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You can find a direct-to-consumer, aesthetically pleasing, millennial-friendly version of pretty much any product. Away made luggage chic, Casper made mattresses cool and Brooklinen had us all buying sheets. Whether these products are better than their less sans-serif-y, traditional counterparts is always a gamble. (Buying directly from an Instagram ad comes with risks, no?)

All that to say, we recently tested the millennial version of non-stick pots and pans, Caraway Cookware. It’s easy on the eyes, an Internet fave and comes in a rainbow of Insta-ready hues. But is it worth a spot on the throne—er, your stovetop? Here’s our honest review.

Caraway Cookware

  • Value: 16/20
  • Functionality: 18/20
  • Quality: 17/20
  • Aesthetics: 20/20
  • Versatility: 19/20
  • TOTAL: 90/100

What sets Caraway cookware apart from other non-stick competitors?

One of Caraway’s biggest selling points is that it’s a non-toxic version of the non-stick skillets and saucepans you’re used to cooking with. (One tagline the brand uses is “cookware without the chemicals.”) What does that mean, exactly? Long story short, a chemical called Teflon (also known as PTFE or polytetrafluoroethylene) used to be the gold-standard for non-stick pans. But then the FDA discovered that when overheated, it can leech toxic chemicals into your food, and it was slowly phased out.

Instead, Caraway uses a ceramic coating to achieve a slick surface. That’s good for a few reasons: Aside from being healthier than Teflon, it also releases less carbon dioxide as it heats up, making it more eco-friendly than older non-stick offerings. It also won’t begin to break down until it reaches temps of about 800°F. (Caraway claims it can safely reach 550°F.)

TBH, we take “clean” marketing with a grain of salt, but since we’ve tried other ceramic-coated cookware in the past, we were curious how Caraway would hold up with use over time.

How is Caraway cookware sold?

You can buy Caraway cookware individually or as a set, which includes a 10.5-inch skillet, a 3-quart saucepan, a 4.5-quart sauté pan and a 6.5-quart Dutch oven, as well as two recycled cork trivets, four modular magnetic pan racks and a canvas lid holder (more on those later). The prices range from $95 to $395 for the whole shebang. We received a sample of the full set in the navy color.

The cookware arrived in a large recycled cardboard box. Seriously, it was gigantic—but it also contained no plastic baggies, Styrofoam or packing peanuts, hurrah!

Caraway Cookware

How does Caraway perform in the kitchen? Here’s what we loved.

Non-stick cookware often favors function over form, but Caraway really is as gorgeous as it is functional. The lids are interchangeable and have a flat shape that tucks easily into the canvas holder. They look sleek instead of clunky and are comfortable to hold. The gray non-stick surface makes it easy to judge caramelization (handy for tasks like browning butter) but also doesn’t hold onto stains. We followed the non-stick rules, using only wooden and silicone utensils, and based on our tests, the coating seemed durable. We didn’t notice any obvious hot spots and the surface heated up quickly and evenly, thanks to the cookware’s aluminum core.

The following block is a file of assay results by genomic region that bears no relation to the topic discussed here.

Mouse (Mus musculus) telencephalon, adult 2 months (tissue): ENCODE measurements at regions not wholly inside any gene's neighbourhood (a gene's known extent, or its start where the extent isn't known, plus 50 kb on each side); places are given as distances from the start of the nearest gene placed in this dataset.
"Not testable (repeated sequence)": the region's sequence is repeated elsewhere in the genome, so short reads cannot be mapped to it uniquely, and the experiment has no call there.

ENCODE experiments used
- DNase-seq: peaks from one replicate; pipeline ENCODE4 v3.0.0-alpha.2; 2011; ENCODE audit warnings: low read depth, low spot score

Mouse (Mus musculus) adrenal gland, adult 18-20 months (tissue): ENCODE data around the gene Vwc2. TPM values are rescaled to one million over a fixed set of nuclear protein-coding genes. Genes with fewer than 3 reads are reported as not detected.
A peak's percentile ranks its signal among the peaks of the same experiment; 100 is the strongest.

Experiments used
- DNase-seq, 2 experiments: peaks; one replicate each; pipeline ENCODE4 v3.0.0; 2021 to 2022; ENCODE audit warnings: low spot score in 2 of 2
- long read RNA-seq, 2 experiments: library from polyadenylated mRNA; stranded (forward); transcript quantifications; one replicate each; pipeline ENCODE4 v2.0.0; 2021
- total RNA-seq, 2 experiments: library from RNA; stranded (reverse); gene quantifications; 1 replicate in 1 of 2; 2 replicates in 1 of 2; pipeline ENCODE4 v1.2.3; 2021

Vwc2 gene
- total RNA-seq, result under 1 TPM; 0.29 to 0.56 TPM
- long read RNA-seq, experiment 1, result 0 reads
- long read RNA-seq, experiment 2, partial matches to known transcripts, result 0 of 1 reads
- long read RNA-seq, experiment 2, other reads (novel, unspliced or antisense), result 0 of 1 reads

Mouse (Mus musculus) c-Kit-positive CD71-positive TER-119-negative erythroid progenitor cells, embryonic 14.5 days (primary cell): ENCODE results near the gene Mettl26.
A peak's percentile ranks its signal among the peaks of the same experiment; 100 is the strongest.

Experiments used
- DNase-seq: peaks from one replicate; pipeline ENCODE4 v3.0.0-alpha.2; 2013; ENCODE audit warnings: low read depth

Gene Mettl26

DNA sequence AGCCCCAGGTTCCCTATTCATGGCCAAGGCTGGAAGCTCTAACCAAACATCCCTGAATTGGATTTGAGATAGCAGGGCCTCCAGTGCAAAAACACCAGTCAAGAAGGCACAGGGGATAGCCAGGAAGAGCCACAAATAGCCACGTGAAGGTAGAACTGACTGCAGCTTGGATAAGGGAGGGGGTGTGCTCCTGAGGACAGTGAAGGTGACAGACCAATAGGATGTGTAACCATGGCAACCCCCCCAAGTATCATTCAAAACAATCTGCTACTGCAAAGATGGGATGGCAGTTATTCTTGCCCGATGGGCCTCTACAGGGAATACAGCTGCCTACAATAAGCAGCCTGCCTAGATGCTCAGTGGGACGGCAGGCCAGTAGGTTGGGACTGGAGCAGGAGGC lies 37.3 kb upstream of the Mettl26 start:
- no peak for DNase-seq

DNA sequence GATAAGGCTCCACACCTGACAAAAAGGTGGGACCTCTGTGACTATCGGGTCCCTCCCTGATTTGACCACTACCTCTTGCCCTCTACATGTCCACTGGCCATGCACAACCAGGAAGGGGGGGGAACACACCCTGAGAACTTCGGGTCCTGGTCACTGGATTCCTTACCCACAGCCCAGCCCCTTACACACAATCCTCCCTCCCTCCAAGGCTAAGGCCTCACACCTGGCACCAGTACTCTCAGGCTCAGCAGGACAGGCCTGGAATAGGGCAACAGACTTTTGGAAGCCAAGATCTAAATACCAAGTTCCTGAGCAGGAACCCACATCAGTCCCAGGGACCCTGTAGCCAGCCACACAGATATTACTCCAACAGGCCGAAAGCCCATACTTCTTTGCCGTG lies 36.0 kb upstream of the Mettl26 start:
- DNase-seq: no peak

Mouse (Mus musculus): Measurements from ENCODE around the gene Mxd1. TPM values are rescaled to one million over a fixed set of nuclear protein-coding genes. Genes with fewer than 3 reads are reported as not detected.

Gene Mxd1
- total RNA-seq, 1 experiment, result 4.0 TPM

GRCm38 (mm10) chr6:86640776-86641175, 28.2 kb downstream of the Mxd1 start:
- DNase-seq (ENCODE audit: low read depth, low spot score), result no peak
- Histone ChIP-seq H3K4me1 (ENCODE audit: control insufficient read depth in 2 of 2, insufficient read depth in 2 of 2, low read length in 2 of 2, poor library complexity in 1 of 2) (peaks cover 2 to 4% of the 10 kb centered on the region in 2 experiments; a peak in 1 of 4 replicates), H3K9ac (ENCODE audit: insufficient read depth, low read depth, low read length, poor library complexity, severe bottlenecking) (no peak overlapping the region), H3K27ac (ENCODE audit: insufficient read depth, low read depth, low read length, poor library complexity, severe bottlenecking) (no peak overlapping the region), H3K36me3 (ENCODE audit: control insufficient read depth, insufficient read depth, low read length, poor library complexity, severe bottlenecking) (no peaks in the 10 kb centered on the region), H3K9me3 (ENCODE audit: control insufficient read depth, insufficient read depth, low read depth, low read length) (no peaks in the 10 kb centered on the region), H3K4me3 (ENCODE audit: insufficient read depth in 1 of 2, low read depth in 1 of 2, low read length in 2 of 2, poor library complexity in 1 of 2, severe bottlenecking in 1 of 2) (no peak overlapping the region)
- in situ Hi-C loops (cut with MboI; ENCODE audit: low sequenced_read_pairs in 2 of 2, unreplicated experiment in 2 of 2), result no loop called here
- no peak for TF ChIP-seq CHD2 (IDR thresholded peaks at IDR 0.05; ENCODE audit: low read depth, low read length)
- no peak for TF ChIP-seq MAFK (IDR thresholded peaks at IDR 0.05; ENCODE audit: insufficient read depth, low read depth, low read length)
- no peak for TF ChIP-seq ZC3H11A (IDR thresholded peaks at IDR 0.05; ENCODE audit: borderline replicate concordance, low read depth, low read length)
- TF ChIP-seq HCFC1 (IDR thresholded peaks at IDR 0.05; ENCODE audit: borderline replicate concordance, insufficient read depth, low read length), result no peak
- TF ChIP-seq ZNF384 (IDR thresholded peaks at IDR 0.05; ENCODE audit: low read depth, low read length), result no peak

Another major plus? The stainless steel handles and enameled outer surface make Caraway oven-safe. That means you can go from searing to roasting with no meltdowns. (We’ve tried other Insta-famous cookware, and let’s just say sparks flew—literally.) Everything is stovetop agnostic, so you can cook on gas, electric and induction stoves.

We know you’re wondering about the non-stickiness of this non-stick cookware, and yes, it’s slick. We never fully believe the brands that claim, “you can cook with no oil!” (you can’t do that), but Caraway is slippery enough to fry eggs, fillets of fish and delicate crab cakes with a touch less oil than we’d use with stainless steel or cast iron. It’s also super easy to wipe clean.

The included pan and lid storage solutions were a nice touch, too—we made room in our cabinets for the magnetic racks and marveled at the organization levels. (The canvas lid holder was a bit too large for our tiny NYC cabinet doors, but we made it work.)

Katherine Gillen

Are there any drawbacks to Caraway cookware?

We’ve tried a lot of pots and pans in our kitchen, and we can honestly say Caraway is a solid choice if you’re in the market for non-stick cookware, especially if appearances are a major concern. But at nearly $400 for the set, it’s not the most budget-friendly option on the market.

Our only other qualm is that we wish Caraway offered another smaller skillet. We loved the size of the sauté pan (it’s ideal for roasting a whole chicken over a bed of potatoes) and the smaller saucepan and Dutch oven, but longed for an itty-bitty skillet to fry a single egg. What can we say? We love mini.

All in all, Caraway delivers in the kitchen and on the Instagram feed, and if cost isn’t an issue, you can add to cart with confidence.

Buy it ($395)

The PureWow100 is a scale our editors use to vet new products and services, so you know what's worth the spend—and what's total hype. Learn more about our process here.

RELATED: The Multitasking Always Pan Has Replaced Every Other Nonstick Skillet I Own

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